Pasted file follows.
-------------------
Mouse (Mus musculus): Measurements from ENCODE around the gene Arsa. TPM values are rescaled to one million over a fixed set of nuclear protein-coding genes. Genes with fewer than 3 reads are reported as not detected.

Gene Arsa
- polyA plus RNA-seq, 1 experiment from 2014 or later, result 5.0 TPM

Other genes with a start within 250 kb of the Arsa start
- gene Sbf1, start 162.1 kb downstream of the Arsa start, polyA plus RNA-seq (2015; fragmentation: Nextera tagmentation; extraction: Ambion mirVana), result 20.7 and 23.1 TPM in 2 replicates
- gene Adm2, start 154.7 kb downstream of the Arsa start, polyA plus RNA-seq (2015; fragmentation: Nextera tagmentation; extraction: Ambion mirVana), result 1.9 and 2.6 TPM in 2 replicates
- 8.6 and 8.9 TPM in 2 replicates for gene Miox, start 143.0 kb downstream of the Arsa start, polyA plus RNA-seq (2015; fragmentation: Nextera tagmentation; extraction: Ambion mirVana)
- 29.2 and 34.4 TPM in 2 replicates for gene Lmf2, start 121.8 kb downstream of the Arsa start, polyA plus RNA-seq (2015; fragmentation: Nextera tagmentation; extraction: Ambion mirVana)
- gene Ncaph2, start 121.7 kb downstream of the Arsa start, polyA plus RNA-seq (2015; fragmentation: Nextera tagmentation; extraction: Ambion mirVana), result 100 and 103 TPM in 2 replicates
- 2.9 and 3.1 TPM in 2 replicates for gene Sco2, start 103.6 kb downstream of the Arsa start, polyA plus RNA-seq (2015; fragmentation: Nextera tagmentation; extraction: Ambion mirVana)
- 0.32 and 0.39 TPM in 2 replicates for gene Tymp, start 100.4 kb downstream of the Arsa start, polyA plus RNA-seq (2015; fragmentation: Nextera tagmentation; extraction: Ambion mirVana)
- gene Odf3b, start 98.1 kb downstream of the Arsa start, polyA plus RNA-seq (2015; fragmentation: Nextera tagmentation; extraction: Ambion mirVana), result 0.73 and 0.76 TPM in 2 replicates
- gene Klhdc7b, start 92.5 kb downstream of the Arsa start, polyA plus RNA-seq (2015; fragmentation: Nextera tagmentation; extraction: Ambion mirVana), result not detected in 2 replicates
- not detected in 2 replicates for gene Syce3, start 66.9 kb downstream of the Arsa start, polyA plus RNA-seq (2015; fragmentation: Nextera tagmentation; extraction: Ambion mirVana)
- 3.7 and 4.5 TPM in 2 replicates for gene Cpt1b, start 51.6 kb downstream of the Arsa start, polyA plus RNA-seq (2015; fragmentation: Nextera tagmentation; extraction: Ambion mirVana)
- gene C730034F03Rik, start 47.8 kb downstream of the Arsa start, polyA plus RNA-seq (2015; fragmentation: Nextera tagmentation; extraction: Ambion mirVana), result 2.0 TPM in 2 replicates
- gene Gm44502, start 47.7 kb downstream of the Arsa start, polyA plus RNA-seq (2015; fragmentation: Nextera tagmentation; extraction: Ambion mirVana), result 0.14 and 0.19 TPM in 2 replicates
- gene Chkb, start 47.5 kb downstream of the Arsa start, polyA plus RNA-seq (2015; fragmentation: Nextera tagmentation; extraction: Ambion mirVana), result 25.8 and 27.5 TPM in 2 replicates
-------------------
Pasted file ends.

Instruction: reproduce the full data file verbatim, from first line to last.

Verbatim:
Mouse (Mus musculus): Measurements from ENCODE around the gene Arsa. TPM values are rescaled to one million over a fixed set of nuclear protein-coding genes. Genes with fewer than 3 reads are reported as not detected.

Gene Arsa
- polyA plus RNA-seq, 1 experiment from 2014 or later, result 5.0 TPM

Other genes with a start within 250 kb of the Arsa start
- gene Sbf1, start 162.1 kb downstream of the Arsa start, polyA plus RNA-seq (2015; fragmentation: Nextera tagmentation; extraction: Ambion mirVana), result 20.7 and 23.1 TPM in 2 replicates
- gene Adm2, start 154.7 kb downstream of the Arsa start, polyA plus RNA-seq (2015; fragmentation: Nextera tagmentation; extraction: Ambion mirVana), result 1.9 and 2.6 TPM in 2 replicates
- 8.6 and 8.9 TPM in 2 replicates for gene Miox, start 143.0 kb downstream of the Arsa start, polyA plus RNA-seq (2015; fragmentation: Nextera tagmentation; extraction: Ambion mirVana)
- 29.2 and 34.4 TPM in 2 replicates for gene Lmf2, start 121.8 kb downstream of the Arsa start, polyA plus RNA-seq (2015; fragmentation: Nextera tagmentation; extraction: Ambion mirVana)
- gene Ncaph2, start 121.7 kb downstream of the Arsa start, polyA plus RNA-seq (2015; fragmentation: Nextera tagmentation; extraction: Ambion mirVana), result 100 and 103 TPM in 2 replicates
- 2.9 and 3.1 TPM in 2 replicates for gene Sco2, start 103.6 kb downstream of the Arsa start, polyA plus RNA-seq (2015; fragmentation: Nextera tagmentation; extraction: Ambion mirVana)
- 0.32 and 0.39 TPM in 2 replicates for gene Tymp, start 100.4 kb downstream of the Arsa start, polyA plus RNA-seq (2015; fragmentation: Nextera tagmentation; extraction: Ambion mirVana)
- gene Odf3b, start 98.1 kb downstream of the Arsa start, polyA plus RNA-seq (2015; fragmentation: Nextera tagmentation; extraction: Ambion mirVana), result 0.73 and 0.76 TPM in 2 replicates
- gene Klhdc7b, start 92.5 kb downstream of the Arsa start, polyA plus RNA-seq (2015; fragmentation: Nextera tagmentation; extraction: Ambion mirVana), result not detected in 2 replicates
- not detected in 2 replicates for gene Syce3, start 66.9 kb downstream of the Arsa start, polyA plus RNA-seq (2015; fragmentation: Nextera tagmentation; extraction: Ambion mirVana)
- 3.7 and 4.5 TPM in 2 replicates for gene Cpt1b, start 51.6 kb downstream of the Arsa start, polyA plus RNA-seq (2015; fragmentation: Nextera tagmentation; extraction: Ambion mirVana)
- gene C730034F03Rik, start 47.8 kb downstream of the Arsa start, polyA plus RNA-seq (2015; fragmentation: Nextera tagmentation; extraction: Ambion mirVana), result 2.0 TPM in 2 replicates
- gene Gm44502, start 47.7 kb downstream of the Arsa start, polyA plus RNA-seq (2015; fragmentation: Nextera tagmentation; extraction: Ambion mirVana), result 0.14 and 0.19 TPM in 2 replicates
- gene Chkb, start 47.5 kb downstream of the Arsa start, polyA plus RNA-seq (2015; fragmentation: Nextera tagmentation; extraction: Ambion mirVana), result 25.8 and 27.5 TPM in 2 replicates